Md. Congressman Says U.N. Owes Billions to United States

By Carter, Tom | The Washington Times (Washington, DC), September 4, 1997 | Go to article overview

Md. Congressman Says U.N. Owes Billions to United States


Carter, Tom, The Washington Times (Washington, DC)


Using figures supplied by the General Accounting Office to bolster his claims, Rep. Roscoe G. Bartlett yesterday said the United Nations owes the United States some $3.4 billion - not the other way around.

He argued that no U.S. tax dollars should be given to the international body until there is a proper accounting.

"You don't have to be a rocket scientist to understand this. It is a phony debt," said Mr. Bartlett, Maryland Republican, yesterday at a press conference on Capitol Hill.

According to the United Nations, the United States owes the United Nations $1.3 billion in unpaid dues. A bipartisan compromise, which passed the Senate in June, would pay $819 million if the United Nations submits to congressionally mandated reform.

The House has yet to vote on U.N. reform, but there are two measures in the Commerce, Justice and State Department appropriations bill (H.R. 2267), expected to come before the House next week, that would fund a total of $100 million as a down payment on the U.N. debt. Mr. Roscoe, and 62 other members of the House, have sponsored an amendment to strike that payment.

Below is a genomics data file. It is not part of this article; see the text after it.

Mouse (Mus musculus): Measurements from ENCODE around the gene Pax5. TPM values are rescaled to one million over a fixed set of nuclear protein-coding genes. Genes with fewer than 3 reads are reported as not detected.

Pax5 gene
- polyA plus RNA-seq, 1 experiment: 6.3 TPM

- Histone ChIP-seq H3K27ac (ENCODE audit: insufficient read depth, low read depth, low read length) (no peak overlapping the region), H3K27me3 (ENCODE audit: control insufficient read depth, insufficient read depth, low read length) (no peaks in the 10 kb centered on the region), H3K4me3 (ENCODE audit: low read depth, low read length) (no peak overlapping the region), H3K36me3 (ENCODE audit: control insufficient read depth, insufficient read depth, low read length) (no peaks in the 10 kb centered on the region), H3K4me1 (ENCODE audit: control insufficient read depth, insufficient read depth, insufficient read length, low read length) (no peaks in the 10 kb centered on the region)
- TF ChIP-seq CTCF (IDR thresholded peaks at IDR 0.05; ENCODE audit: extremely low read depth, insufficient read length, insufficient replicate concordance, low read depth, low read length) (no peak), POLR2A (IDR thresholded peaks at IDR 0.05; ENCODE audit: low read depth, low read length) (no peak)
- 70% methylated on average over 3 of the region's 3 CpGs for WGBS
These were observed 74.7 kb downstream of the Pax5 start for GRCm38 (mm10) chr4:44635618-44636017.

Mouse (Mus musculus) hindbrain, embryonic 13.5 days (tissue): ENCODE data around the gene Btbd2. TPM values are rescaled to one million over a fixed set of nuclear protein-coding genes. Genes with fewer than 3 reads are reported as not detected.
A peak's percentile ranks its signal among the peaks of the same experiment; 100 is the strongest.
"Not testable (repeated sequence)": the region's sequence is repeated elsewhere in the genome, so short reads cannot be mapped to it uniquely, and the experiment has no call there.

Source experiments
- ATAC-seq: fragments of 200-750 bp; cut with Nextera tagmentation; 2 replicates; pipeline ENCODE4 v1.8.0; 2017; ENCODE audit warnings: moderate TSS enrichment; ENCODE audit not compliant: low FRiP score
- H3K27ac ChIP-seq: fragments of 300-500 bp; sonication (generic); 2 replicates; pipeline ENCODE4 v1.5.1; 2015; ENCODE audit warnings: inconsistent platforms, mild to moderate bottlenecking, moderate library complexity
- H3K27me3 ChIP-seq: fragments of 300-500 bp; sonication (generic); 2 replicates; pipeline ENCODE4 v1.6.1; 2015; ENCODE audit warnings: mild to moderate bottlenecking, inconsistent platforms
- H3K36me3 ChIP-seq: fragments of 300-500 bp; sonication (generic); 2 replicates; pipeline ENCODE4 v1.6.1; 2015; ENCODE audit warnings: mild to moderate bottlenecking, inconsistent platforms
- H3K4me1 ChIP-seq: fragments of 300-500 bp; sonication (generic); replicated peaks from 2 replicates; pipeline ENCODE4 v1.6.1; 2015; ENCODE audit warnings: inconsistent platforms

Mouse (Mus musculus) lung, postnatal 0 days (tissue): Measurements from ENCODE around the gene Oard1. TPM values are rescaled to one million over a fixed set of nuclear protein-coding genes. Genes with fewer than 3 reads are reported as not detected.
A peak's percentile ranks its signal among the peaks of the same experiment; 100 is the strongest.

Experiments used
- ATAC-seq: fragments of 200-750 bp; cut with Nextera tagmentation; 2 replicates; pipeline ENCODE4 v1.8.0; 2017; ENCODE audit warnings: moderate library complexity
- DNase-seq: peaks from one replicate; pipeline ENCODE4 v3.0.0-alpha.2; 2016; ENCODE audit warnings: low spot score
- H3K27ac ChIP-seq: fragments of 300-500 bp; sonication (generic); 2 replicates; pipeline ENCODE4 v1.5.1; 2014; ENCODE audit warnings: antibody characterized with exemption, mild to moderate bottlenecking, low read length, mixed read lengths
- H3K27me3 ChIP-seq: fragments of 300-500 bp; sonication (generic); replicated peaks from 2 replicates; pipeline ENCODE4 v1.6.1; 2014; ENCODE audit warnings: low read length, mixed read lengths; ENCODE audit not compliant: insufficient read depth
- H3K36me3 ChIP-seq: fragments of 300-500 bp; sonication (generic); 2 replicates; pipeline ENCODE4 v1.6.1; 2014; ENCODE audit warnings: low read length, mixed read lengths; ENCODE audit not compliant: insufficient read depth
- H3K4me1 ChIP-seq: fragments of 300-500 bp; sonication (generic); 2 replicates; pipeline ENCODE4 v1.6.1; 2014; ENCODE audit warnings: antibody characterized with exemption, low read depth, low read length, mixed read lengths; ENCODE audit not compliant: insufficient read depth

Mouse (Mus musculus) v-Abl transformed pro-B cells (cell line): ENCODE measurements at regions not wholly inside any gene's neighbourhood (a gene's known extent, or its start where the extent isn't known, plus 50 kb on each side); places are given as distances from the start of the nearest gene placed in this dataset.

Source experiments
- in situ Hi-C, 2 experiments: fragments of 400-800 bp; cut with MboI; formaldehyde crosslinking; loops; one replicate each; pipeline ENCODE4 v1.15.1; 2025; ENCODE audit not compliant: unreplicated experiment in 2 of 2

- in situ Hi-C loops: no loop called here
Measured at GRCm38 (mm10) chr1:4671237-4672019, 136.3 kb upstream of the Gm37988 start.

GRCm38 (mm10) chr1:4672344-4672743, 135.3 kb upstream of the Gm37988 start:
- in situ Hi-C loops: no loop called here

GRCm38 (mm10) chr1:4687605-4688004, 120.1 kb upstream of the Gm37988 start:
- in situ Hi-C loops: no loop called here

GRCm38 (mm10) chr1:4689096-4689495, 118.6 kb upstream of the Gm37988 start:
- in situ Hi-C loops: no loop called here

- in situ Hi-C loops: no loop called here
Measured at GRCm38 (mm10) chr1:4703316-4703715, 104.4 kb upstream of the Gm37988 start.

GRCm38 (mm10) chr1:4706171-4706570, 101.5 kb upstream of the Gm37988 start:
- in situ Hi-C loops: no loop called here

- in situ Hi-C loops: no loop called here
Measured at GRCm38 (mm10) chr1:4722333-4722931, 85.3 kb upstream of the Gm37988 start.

"This $100 million is supposedly a down payment on $819 million in so-called U.S. arrears to the United Nations," he said. "There is no justification for Congress paying the United Nations even one dollar of American taxpayer money when the U.N. actually owes the United Nations billions of dollars."

The United States is obligated by international treaty and U.S. law to pay 25 percent of the United Nations' general operating costs and peacekeeping operations.

A March 1996 General Accounting Office report says the United States spent $6.6 billion on U.N. peacekeeping in Somalia, Rwanda, the former Yugoslavia and Haiti.

The report covered fiscal years 1992 through 1995.

Mr. Bartlett claims the United States should have been reimbursed for that amount. In fact almost $1.9 billion of the $6.6 billion has been credited to the United States as "dues," leaving $4.7 billion of the U.

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